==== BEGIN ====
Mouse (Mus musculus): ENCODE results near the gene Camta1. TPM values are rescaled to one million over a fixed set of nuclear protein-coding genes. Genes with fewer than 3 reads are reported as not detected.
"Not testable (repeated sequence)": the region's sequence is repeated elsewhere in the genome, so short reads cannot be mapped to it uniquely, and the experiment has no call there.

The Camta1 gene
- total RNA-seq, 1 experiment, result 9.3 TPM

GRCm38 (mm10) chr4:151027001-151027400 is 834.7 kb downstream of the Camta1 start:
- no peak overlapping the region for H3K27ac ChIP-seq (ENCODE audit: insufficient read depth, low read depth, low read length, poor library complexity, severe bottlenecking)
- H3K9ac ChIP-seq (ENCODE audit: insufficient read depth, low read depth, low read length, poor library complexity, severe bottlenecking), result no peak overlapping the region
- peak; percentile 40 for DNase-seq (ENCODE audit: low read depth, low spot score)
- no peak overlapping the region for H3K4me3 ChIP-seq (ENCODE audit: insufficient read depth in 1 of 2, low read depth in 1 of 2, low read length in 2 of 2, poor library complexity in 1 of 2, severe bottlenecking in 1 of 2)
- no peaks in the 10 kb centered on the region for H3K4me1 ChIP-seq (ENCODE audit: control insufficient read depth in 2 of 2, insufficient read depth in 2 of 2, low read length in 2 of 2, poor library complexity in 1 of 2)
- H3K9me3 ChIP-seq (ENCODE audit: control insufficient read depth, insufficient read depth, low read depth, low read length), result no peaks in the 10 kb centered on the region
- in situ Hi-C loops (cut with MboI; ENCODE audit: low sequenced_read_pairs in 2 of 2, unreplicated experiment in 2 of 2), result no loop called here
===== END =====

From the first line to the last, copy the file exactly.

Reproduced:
Mouse (Mus musculus): ENCODE results near the gene Camta1. TPM values are rescaled to one million over a fixed set of nuclear protein-coding genes. Genes with fewer than 3 reads are reported as not detected.
"Not testable (repeated sequence)": the region's sequence is repeated elsewhere in the genome, so short reads cannot be mapped to it uniquely, and the experiment has no call there.

The Camta1 gene
- total RNA-seq, 1 experiment, result 9.3 TPM

GRCm38 (mm10) chr4:151027001-151027400 is 834.7 kb downstream of the Camta1 start:
- no peak overlapping the region for H3K27ac ChIP-seq (ENCODE audit: insufficient read depth, low read depth, low read length, poor library complexity, severe bottlenecking)
- H3K9ac ChIP-seq (ENCODE audit: insufficient read depth, low read depth, low read length, poor library complexity, severe bottlenecking), result no peak overlapping the region
- peak; percentile 40 for DNase-seq (ENCODE audit: low read depth, low spot score)
- no peak overlapping the region for H3K4me3 ChIP-seq (ENCODE audit: insufficient read depth in 1 of 2, low read depth in 1 of 2, low read length in 2 of 2, poor library complexity in 1 of 2, severe bottlenecking in 1 of 2)
- no peaks in the 10 kb centered on the region for H3K4me1 ChIP-seq (ENCODE audit: control insufficient read depth in 2 of 2, insufficient read depth in 2 of 2, low read length in 2 of 2, poor library complexity in 1 of 2)
- H3K9me3 ChIP-seq (ENCODE audit: control insufficient read depth, insufficient read depth, low read depth, low read length), result no peaks in the 10 kb centered on the region
- in situ Hi-C loops (cut with MboI; ENCODE audit: low sequenced_read_pairs in 2 of 2, unreplicated experiment in 2 of 2), result no loop called here